Shakira Hunt: An Artist’s Journey

June 20, 2022

The Artist’s Way

Shakira Hunt has found a way to turn creativity into a career in her home state.

As a child, Shakira Hunt didn’t waiver when someone asked her what she wanted for Christmas. “I was always asking for art supply kits,” she recalls. “I wanted to be expressive in some creative form.

The budding artist longed to put her indelible imprint on a project, and change was welcomed, not feared. Perhaps that is because she watched her mother continually rearrange household items and furniture to improve a room’s aesthetic. “It rubbed off on me, and I grew more curious as I got older, which led me to explore design on a professional level,” Hunt says.

Today, she owns Shakira Hunt Creative Studio, which offers digital imagery, videography and creative direction — as well as interior design. Her specialty is branding for Black women entrepreneurs, but she also pursues personal projects, such as the series “Give Me My Flowers,” which examines masculinity.

In many respects, the exhibition is the sum of her creative experiences. Hunt’s path to entrepreneurism is part planning, part talent and part serendipity.

Following the Muse

Hunt spent most of her childhood in the city of Wilmington but moved to Newark in middle school. She studied technical drawing at Delcastle Technical High School in Wilmington, which was as close as she could get to a design curriculum. At Delaware Technical and Community College, she took more architectural and civil engineering classes.

While watching a TV show about a Pratt Institute student, Hunt realized that art school was a possibility. She wasted no time learning more. “I Googled art schools near me, and the first one that came up was the Delaware College of Art and Design,” she says. “It was within reach; it was easy to get to, and it was small enough that I could explore art deeply.”

After graduating from the two-year program, she continued her education at Moore College of Art and Design in Philadelphia. A three-month internship turned into a year with the promise of a job. When the position fell through, Hunt was back in Delaware.

Back in her home state, she secured a position with an architectural firm. The only female designer, she participated in the company’s rebranding, before moving into health care work, which wasn’t a good fit.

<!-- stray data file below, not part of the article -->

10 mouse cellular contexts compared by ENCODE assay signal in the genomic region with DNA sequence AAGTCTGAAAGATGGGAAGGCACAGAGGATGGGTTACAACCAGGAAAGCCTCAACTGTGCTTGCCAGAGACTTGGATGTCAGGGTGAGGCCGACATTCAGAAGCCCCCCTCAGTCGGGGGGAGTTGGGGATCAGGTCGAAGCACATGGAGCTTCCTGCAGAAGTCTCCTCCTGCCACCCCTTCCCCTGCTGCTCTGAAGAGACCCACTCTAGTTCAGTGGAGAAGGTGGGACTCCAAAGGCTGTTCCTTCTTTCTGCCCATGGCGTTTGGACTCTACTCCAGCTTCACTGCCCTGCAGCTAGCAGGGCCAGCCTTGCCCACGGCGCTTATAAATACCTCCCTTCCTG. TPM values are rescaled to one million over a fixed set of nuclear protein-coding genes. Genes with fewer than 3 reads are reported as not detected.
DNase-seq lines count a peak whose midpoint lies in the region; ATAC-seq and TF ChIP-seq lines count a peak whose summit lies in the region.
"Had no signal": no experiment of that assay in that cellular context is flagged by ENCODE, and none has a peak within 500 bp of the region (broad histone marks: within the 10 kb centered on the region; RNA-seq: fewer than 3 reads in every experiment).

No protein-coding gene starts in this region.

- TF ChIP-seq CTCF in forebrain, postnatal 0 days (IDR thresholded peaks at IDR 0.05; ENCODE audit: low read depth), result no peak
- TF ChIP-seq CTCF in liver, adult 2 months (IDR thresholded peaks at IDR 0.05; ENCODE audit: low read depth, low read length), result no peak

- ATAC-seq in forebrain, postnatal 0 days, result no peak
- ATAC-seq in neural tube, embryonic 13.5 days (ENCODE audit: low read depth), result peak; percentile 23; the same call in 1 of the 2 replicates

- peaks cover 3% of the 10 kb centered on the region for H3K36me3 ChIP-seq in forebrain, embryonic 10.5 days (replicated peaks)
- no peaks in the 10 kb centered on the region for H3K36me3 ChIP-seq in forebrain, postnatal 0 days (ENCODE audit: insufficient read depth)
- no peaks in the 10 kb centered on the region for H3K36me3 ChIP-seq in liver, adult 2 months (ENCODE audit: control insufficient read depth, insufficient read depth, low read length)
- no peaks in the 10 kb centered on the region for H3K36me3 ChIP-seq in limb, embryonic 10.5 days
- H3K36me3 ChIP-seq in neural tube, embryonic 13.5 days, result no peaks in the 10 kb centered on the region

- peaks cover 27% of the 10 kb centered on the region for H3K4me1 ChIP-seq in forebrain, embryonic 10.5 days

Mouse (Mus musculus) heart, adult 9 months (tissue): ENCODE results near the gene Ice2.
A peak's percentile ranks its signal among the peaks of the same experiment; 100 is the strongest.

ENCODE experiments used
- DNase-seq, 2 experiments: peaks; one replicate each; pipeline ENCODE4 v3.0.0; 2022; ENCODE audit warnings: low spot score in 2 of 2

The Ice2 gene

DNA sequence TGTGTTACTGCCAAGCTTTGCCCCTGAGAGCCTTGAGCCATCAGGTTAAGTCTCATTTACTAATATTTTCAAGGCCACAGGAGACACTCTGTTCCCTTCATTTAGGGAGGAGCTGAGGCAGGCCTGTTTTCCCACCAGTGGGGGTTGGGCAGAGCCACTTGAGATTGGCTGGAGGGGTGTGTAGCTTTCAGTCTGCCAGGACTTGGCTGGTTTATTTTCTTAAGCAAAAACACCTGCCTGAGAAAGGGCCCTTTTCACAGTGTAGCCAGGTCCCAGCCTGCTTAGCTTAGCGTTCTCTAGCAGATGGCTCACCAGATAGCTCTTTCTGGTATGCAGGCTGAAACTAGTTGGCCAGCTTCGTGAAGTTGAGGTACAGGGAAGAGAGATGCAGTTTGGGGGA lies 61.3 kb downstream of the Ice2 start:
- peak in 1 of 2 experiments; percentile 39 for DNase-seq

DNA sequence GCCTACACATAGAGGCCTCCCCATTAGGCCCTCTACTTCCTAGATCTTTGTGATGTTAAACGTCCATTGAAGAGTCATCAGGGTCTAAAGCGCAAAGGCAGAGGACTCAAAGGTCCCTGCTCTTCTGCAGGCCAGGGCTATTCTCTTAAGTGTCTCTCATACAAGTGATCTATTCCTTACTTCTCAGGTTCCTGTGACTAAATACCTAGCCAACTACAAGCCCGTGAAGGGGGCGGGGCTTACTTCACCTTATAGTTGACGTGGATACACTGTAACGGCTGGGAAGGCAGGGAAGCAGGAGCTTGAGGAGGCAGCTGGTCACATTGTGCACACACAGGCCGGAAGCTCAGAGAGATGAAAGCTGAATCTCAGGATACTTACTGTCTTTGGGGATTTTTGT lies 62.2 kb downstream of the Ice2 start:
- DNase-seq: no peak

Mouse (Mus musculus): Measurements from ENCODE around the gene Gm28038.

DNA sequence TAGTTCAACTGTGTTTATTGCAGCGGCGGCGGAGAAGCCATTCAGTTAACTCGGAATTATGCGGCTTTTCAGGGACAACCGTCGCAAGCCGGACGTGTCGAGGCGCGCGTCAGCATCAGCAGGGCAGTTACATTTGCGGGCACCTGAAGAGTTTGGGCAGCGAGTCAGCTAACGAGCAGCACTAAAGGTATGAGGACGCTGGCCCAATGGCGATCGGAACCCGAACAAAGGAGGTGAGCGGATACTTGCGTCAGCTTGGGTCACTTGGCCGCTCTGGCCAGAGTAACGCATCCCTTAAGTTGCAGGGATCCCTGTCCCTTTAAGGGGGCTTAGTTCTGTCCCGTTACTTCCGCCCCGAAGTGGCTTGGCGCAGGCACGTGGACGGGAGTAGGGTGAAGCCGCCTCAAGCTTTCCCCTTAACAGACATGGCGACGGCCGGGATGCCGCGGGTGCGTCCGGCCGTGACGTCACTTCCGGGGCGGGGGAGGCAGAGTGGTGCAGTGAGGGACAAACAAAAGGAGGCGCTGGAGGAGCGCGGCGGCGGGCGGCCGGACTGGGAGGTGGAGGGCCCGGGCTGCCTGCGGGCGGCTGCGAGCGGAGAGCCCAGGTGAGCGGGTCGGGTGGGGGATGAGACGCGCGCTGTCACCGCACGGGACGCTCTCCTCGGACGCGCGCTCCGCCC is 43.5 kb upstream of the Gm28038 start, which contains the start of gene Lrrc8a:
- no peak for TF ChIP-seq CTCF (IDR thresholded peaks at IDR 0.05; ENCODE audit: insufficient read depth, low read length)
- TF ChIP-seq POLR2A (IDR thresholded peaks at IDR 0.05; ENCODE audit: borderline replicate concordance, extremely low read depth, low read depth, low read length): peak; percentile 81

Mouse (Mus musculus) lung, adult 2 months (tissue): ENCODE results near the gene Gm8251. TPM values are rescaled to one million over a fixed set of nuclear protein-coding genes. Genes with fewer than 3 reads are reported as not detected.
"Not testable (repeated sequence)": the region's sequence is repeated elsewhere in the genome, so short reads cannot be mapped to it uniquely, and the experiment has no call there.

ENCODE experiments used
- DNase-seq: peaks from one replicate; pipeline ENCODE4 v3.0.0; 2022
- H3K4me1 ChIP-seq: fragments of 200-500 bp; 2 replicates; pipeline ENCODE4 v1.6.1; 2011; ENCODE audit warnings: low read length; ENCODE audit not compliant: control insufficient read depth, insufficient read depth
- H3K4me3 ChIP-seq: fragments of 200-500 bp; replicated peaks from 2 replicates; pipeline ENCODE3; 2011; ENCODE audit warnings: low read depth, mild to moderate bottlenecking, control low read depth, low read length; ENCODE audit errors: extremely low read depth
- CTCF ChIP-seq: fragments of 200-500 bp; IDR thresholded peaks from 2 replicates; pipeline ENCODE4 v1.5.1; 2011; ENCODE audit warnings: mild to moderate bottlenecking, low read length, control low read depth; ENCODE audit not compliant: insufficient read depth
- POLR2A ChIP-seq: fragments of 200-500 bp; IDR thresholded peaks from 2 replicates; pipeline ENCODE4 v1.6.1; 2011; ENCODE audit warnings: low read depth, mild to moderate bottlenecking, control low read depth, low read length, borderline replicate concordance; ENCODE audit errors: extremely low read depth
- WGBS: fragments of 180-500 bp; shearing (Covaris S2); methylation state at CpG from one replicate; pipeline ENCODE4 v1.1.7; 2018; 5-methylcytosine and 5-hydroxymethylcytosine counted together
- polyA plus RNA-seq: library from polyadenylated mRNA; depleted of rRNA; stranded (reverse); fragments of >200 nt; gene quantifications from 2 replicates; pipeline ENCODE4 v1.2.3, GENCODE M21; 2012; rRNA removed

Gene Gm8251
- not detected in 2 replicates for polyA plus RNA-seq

“I had to go back to childhood again and ask myself what excited me,” she says. “It was art. It was creativity.”

Behind the Lens

Hunt began exploring photography while listening to podcasts about people with the courage to leave 9-to-5 jobs to pursue a passion. She wanted to use photography to illustrate a brand and a culture. Webinars and YouTube provided an education, and she studied the work of other creatives and photographers.

With Shakira Hunt Creative Studio, Hunt found the happy intersection of design and photography. “I love both. There’s so much of a crossover,” she says. For her photographs, she often creates sets, which is exemplified by the “Give Me My Flowers” series.

She started the project in the early days of the pandemic when she longed to go outside. “It turned into an entire body of work, and I was granted an exhibition to support that work,” she says.

The series explores the juxtaposition of masculine and feminine energy in Black men. For her first shot, she recreated a set on a basketball court with crushed paper and household items. Her subject was a masculine man who was comfortable showing vulnerability. It made her realize that she’d had relationships with men who were the opposite; they were emotionally unavailable.

Two subjects photographed in London are LGTBQ men from the Caribbean, where there is a stigma about being gay, particularly if you are Black. Most of the models were open to direction, but she met resistance when she photographed her “hyper-masculine” family members.

The solo exhibit at The Delaware Contemporary is an example of collaboration in the art community. A creative with a streak of common sense, Hunt quickly learned who was who in Delaware’s art-and-design space, which is easy to do given the state’s size. “I want to expand and be better, and I want someone to learn and benefit from my skill and experience,” she concludes.

Delaware’s location has let her easily travel to different environs for work and inspiration. But, says Hunt, “I’m grateful that I can do that and come back to the place that I know and feel close and connected to.”

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